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Skill Biased Heterogeneous Firms, Trade Liberalization, and the Skill Premium

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  • James Harrigan
  • Ariell Reshef

Abstract

We propose a theory that rising globalization and rising wage inequality are related because trade liberalization raises the demand facing highly competitive skill-intensive firms. In our model, only the lowest-cost firms participate in the global economy exactly along the lines of Melitz (2003). In addition to differing in their productivity, firms differ in their skill intensity. We model skill-biased technology as a correlation between skill intensity and technological acumen, and we estimate this correlation to be large using firm-level data from Chile in 1995. A fall in trade costs leads to both greater trade volumes and an increase in the relative demand for skill, as the lowest-cost/most-skilled firms expand to serve the export market while less skill-intensive non-exporters retrench in the face of increased import competition. This mechanism works regardless of factor endowment differences, so we provide an explanation for why globalization and wage inequality move together in both skill-abundant and skill-scarce countries. In our model countries are net exporters of the services of their abundant factor, but there are no Stolper- Samuelson effects because import competition affects all domestic firms equally.

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Bibliographic Info

Paper provided by National Bureau of Economic Research, Inc in its series NBER Working Papers with number 17604.

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Date of creation: Nov 2011
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Publication status: published as “Skill biased heterogeneous firms, trade liberalization, and the skill premium”, 2014, forthcoming Canadian Journal of Economics. Joint with Ariell Reshef.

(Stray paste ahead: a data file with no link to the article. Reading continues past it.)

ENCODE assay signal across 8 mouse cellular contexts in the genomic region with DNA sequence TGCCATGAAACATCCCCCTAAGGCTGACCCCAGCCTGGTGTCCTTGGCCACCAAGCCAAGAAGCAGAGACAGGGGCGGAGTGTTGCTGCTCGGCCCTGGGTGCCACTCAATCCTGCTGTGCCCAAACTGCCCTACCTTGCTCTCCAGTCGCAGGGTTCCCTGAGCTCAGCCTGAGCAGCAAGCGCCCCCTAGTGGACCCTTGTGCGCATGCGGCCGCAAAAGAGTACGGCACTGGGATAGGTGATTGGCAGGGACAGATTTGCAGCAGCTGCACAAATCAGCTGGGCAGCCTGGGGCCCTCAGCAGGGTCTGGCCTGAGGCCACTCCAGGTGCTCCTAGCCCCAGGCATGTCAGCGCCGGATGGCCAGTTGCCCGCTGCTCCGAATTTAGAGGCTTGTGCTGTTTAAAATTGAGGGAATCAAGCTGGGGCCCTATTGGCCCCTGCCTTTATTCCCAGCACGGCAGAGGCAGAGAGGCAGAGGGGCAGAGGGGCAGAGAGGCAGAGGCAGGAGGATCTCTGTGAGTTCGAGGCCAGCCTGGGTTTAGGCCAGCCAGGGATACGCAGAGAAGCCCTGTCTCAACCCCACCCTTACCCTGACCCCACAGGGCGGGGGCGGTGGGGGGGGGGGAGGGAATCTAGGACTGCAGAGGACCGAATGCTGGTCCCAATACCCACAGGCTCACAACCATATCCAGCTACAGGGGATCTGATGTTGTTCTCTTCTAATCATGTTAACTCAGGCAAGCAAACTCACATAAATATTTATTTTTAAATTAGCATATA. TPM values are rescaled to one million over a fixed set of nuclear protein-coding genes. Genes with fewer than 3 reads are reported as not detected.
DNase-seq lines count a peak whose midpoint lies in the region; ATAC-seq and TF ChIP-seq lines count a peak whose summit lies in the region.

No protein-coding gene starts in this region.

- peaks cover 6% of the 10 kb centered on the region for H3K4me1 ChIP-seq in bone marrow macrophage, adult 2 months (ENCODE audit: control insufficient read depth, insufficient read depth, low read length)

Handle: RePEc:nbr:nberwo:17604

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References

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  1. Mark J. Melitz, 2002. "The Impact of Trade on Intra-Industry Reallocations and Aggregate Industry Productivity," NBER Working Papers 8881, National Bureau of Economic Research, Inc.
  2. Baldwin, Richard & Harrigan, James, 2007. "Zeros, Quality and Space: Trade Theory and Trade Evidence," CEPR Discussion Papers 6368, C.E.P.R. Discussion Papers.
  3. Acemoglu, Daron, 2002. "Directed Technical Change," Review of Economic Studies, Wiley Blackwell, vol. 69(4), pages 781-809, October.
  4. John Romalis, 2004. "Factor Proportions and the Structure of Commodity Trade," American Economic Review, American Economic Association, vol. 94(1), pages 67-97, March.
  5. Maurice Kugler & Eric Verhoogen, 2012. "Prices, Plant Size, and Product Quality," Review of Economic Studies, Oxford University Press, vol. 79(1), pages 307-339.
  6. Zhu, Susan Chun & Trefler, Daniel, 2005. "Trade and inequality in developing countries: a general equilibrium analysis," Journal of International Economics, Elsevier, vol. 65(1), pages 21-48, January.
  7. Verhoogen, Eric A., 2007. "Trade, Quality Upgrading and Wage Inequality in the Mexican Manufacturing Sector," CEPR Discussion Papers 6385, C.E.P.R. Discussion Papers.